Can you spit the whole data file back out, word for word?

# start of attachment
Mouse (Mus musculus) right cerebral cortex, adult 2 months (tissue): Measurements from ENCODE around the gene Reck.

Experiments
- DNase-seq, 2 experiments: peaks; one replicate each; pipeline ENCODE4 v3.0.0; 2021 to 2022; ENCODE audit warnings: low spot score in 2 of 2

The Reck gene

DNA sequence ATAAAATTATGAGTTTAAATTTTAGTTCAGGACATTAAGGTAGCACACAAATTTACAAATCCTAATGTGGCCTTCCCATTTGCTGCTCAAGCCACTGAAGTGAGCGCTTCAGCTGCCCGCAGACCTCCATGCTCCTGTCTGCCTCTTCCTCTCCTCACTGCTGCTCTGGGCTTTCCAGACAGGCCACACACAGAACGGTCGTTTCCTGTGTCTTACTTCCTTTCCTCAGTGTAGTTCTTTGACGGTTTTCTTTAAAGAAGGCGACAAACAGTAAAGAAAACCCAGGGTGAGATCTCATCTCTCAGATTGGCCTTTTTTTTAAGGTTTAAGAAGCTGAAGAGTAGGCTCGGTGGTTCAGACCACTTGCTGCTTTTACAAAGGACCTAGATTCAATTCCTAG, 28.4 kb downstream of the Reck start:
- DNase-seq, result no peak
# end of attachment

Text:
Mouse (Mus musculus) right cerebral cortex, adult 2 months (tissue): Measurements from ENCODE around the gene Reck.

Experiments
- DNase-seq, 2 experiments: peaks; one replicate each; pipeline ENCODE4 v3.0.0; 2021 to 2022; ENCODE audit warnings: low spot score in 2 of 2

The Reck gene

DNA sequence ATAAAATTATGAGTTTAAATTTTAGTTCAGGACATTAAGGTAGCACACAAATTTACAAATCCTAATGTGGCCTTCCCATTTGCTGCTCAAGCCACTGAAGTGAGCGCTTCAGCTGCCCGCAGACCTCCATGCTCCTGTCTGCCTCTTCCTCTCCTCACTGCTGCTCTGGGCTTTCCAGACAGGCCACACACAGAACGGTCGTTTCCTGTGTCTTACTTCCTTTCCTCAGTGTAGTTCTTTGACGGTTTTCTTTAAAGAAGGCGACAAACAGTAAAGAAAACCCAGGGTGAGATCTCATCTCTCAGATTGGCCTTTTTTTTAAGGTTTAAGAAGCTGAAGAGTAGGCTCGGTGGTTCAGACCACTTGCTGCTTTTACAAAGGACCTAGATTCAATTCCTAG, 28.4 kb downstream of the Reck start:
- DNase-seq, result no peak